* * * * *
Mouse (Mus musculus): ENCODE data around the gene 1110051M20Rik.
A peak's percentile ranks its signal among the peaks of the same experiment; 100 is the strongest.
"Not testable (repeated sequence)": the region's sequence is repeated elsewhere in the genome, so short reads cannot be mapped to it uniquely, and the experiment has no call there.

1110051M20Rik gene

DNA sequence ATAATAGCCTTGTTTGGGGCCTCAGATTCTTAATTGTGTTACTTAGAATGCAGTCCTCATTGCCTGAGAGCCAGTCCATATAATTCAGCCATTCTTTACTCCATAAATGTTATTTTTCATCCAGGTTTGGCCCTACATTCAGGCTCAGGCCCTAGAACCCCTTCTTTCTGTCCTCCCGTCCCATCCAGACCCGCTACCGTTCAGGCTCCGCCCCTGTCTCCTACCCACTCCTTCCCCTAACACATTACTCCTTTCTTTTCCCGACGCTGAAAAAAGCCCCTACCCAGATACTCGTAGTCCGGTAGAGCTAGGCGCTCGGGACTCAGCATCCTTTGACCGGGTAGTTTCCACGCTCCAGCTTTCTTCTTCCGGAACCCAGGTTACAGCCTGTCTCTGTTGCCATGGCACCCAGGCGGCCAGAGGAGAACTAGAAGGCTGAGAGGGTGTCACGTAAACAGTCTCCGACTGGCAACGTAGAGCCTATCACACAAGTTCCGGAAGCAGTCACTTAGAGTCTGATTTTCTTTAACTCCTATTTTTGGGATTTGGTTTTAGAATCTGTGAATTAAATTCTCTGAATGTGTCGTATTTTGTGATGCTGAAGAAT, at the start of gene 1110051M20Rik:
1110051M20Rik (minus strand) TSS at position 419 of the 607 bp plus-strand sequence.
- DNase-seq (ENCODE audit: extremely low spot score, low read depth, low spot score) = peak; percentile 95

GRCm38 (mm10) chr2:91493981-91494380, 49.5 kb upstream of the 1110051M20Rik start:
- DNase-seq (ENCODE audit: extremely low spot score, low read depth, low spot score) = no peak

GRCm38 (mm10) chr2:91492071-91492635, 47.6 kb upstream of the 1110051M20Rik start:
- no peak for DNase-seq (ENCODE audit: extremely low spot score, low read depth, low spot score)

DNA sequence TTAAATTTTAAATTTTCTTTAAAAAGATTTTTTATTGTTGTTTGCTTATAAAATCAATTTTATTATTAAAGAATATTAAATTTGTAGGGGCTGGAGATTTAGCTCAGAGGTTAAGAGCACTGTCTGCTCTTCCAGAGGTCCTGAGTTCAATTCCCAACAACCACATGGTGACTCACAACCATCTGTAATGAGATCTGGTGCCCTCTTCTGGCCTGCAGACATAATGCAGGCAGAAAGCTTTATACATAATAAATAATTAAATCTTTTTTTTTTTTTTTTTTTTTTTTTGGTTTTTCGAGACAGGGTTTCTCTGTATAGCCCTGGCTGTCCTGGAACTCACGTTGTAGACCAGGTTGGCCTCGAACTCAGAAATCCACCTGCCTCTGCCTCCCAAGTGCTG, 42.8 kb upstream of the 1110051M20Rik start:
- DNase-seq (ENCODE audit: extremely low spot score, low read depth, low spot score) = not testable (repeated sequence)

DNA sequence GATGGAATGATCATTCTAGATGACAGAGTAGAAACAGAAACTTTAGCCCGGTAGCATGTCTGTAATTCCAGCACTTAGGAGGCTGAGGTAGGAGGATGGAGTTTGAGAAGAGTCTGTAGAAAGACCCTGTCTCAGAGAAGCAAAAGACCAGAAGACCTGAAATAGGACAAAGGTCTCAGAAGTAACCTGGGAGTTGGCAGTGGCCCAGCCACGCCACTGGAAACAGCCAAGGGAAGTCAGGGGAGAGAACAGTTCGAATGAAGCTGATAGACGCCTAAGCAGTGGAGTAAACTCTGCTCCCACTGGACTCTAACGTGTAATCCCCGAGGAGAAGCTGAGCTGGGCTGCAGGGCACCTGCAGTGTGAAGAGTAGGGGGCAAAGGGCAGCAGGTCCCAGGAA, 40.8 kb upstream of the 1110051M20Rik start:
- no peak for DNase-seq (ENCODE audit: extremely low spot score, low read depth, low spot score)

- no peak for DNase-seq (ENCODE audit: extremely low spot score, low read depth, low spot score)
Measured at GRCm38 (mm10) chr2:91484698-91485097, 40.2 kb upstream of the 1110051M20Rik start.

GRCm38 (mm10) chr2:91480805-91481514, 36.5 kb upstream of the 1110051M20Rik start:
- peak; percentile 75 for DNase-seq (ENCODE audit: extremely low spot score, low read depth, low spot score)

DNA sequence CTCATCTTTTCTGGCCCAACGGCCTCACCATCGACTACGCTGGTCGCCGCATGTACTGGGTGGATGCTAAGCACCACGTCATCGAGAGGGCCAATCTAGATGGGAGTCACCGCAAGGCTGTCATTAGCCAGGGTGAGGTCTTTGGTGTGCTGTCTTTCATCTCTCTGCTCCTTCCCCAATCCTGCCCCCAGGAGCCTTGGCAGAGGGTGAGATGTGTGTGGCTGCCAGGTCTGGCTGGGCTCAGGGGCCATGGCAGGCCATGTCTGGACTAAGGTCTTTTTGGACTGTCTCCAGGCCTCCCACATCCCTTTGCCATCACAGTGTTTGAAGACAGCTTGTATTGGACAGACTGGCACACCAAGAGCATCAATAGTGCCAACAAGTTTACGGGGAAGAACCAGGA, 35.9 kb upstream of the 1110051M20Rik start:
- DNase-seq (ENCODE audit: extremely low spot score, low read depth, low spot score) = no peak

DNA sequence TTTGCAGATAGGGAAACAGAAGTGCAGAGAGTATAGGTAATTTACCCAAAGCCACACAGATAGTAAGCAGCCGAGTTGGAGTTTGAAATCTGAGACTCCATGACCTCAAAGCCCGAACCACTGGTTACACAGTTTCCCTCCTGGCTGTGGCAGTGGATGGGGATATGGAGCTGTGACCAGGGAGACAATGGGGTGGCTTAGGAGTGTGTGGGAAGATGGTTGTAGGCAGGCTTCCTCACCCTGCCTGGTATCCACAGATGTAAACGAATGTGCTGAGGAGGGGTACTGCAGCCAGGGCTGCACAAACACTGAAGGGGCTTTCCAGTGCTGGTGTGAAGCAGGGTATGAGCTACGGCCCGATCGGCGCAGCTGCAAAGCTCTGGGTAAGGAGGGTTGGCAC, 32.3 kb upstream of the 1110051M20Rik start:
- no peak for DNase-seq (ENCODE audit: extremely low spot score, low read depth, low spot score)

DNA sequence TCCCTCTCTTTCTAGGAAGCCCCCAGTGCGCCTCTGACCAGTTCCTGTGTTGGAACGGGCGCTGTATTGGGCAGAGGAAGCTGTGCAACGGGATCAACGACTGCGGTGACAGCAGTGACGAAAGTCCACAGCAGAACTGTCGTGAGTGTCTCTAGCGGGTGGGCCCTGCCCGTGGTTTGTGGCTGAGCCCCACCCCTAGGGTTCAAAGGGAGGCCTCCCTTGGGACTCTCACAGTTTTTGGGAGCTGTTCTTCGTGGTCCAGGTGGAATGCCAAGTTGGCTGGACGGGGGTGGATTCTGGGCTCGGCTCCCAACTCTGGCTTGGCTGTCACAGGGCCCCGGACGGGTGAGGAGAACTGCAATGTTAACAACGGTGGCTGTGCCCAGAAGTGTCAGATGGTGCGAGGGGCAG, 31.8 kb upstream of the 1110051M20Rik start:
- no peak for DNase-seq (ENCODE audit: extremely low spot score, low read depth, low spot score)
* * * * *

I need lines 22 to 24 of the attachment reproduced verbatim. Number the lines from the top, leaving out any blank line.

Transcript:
DNA sequence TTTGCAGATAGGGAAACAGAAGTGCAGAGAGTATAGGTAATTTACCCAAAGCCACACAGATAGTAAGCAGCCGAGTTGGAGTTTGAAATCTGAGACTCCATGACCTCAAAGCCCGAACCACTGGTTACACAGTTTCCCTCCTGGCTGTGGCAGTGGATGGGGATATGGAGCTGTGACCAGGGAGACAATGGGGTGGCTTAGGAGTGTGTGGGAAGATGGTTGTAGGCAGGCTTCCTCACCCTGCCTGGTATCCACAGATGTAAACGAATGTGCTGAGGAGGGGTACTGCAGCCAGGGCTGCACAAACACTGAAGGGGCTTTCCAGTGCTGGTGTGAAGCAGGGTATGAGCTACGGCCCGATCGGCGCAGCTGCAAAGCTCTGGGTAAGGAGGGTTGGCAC, 32.3 kb upstream of the 1110051M20Rik start:
- no peak for DNase-seq (ENCODE audit: extremely low spot score, low read depth, low spot score)

DNA sequence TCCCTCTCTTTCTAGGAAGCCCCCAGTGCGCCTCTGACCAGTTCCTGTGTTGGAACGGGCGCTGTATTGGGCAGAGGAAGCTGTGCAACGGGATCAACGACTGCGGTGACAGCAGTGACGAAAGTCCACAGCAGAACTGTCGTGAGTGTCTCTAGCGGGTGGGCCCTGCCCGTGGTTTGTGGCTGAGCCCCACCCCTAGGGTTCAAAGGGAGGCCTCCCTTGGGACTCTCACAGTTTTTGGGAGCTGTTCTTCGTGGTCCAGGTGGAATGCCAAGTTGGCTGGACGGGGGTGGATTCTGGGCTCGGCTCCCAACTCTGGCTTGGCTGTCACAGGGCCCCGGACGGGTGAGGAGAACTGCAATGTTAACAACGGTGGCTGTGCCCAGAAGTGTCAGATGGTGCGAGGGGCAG, 31.8 kb upstream of the 1110051M20Rik start: